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Importance of texture in yacht interior design
Yacht owners are making it known to their interior designers that texture more than counts – it rules. The rewards of a beautiful hand, the richness it adds to the yachting experience, are nevertheless subtle, easier to feel than see. A third skin of fine textures layered around one’s second skin is beginning to define the luxury yacht experience. Marshalling all of one’s resources to create a ‘wow’ visual first impression is fast becoming secondary.
How are megayacht designers rising to the challenge of interpreting this new notion of luxury? Regardless of what people are wearing as their second skin – a Valentino suit or a Speedo and towel – the design of the third skin enveloping them must simultaneously flatter, delight, energize and soothe all on board.
Manufacturers are responding to this complex challenge, as well. They are now offering designers a cornucopia of custom silks and chenilles, velvets and cottons, cashmeres, linens and leathers, wools, speciality indoor/outdoor synthetics, warm woods and veneers, along with matte-finished or otherwise roughed-up marbles and granite.
One of the epicentres of the texture trend is Italy, where the artisan work around fabric, stone and leather has been refined for centuries. There, we spoke with two leading megayacht designers, Stefano Pastrovich near Genoa and Antonio Romano, a partner in the Hot Lab Yacht & Design studio in Milan.
'Texture is one of the things that can transform a boat in five seconds. It is very simple, just some cutting and gluing,' says Pastrovich. His work on the refit of the 50m motor yacht Mystere and Xvintage, a 100m concept developed with Fincantieri, are two recent yacht projects where he feels the understated magic of texture is most pronounced.
'Not only can texture transform a yachting experience overnightat least where ceilings are concerned, painting is a far more expensive option than using textiles,' explains Pastrovich. 'With textiles it is much easier to hide the joints between panels.'
As though for emphasis, a rising tide of textile samples from the many of the world-class mills nearby appears ready to engulf Pastrovich at his desk there and then.
'Fabric is a particularly critical factor on furniture. While in your house, you at least have your shirt on; while on the boat can have next to nothing. One needs to consider how the fabric contacts the body directly. Peeling oneself off leather or a glossy hard-finished chair can feel uncomfortably sticky,' says Pastrovich.
'Stone floors can feel cold and gummy on bare feet as well. If you tour Mystere at Monaco, you can feel how we broke up the marble so its surface is not completely smooth. Then we brushed it with sand. When you walk on it barefooted you feel like you are still on the beach.'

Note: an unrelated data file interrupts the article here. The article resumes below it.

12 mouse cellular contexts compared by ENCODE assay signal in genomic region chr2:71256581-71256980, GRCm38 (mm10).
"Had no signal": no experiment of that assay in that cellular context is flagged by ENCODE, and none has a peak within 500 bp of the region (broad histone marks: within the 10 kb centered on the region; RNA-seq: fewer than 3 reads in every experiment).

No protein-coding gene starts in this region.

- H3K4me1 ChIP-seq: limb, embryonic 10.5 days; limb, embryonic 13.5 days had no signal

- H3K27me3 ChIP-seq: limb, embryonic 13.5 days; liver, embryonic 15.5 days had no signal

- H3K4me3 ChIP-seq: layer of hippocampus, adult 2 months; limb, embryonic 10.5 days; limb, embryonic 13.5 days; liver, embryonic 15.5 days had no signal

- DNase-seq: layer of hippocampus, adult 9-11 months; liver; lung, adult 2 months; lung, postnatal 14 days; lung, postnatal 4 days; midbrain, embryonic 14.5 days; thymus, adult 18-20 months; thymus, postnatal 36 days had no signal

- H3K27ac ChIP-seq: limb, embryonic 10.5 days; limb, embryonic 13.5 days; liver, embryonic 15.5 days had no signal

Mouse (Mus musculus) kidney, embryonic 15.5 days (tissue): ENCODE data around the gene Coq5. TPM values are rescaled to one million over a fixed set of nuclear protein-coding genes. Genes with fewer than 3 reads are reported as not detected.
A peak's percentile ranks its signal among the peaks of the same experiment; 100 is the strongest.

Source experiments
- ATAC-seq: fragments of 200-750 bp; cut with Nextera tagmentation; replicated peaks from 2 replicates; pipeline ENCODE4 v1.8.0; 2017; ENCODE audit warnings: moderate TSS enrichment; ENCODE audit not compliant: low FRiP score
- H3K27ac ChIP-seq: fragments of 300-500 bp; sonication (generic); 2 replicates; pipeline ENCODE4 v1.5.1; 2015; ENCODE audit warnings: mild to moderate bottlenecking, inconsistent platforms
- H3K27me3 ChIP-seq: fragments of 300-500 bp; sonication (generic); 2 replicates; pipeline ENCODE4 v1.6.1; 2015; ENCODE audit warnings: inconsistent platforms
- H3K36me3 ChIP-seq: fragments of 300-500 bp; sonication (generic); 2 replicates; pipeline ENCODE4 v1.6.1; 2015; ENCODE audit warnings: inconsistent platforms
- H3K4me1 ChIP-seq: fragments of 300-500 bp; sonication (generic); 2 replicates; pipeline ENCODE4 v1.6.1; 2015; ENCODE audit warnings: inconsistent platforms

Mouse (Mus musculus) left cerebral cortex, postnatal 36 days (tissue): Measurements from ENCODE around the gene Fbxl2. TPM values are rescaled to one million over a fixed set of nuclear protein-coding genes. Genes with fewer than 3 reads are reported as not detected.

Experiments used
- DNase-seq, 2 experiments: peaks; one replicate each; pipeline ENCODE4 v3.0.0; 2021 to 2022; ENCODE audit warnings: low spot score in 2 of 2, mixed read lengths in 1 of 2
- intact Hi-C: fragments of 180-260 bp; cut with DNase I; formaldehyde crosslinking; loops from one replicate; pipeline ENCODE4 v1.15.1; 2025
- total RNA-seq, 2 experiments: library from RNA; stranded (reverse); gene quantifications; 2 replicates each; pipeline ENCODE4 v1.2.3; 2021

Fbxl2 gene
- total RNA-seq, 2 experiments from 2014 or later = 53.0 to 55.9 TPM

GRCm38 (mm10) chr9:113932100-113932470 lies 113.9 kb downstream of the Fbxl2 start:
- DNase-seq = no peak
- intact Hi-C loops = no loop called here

‘The preciousness of the glazed fish leather we have been using is a good example. Only when you run your hand over this leather can you appreciate its uniqueness, its sensuousness,’ says Romano. ‘The same holds true with the Macassar ebony on the ceiling of another project – there is an arrowing quality to the veneer that guests can easily miss the first time, but when they finally discover it, they become enthralled.
‘The 45m we are working on at RMK Marine in Turkey weaves together at least 20 different tones and textures, all very light and smooth: polished silver leaf on the mullions in the salon and dining area will complement the anigre veneers and white cashmere upholstery. LEDs will backlight the mullions at night to bring out the texture even more.
‘The side cabinets will have white leather tops edged with blue stitching, like a sports car. There are no handles on the cabinets. Instead, braided leather covers the drawer faces making them easy to grasp and pull out.
‘The coffee table will be in mother of pearl with an ebony centre. Its top can be lifted to reveal glasses and champagne chilling in an ice bucket. Really, we should call it a champagne table or mini-wet bar, not a coffee table at all.
‘All this rests on a parquet floor tinted through and through (not stained!) platinum grey and a tufted wool carpet detailed with an aerial view of Milan.
‘Our clients aren’t just asking for light or dark and that’s it. They are looking for a level of detail that becomes increasingly apparent the closer they get,’ adds Romano.
While the level of textural detail he describes is not readily apparent to the naked eye, it is mainly non-existent in the publicity photos floating in the back eddies of the Internet dedicated to yacht design. No matter. Leading designers such as Pastrovich and Romano have the courage to risk forgoing the photogenic wow visual in order to deliver the refinements their clients actually want.
Their designs for salons, staterooms and decks constitute a third skin for people inclined to change their second skin many times a day – from beachwear to crepe suits that flow with the body. Have these designers succeeded so far? To quote the salesman from menswear, just ‘feel the hand’.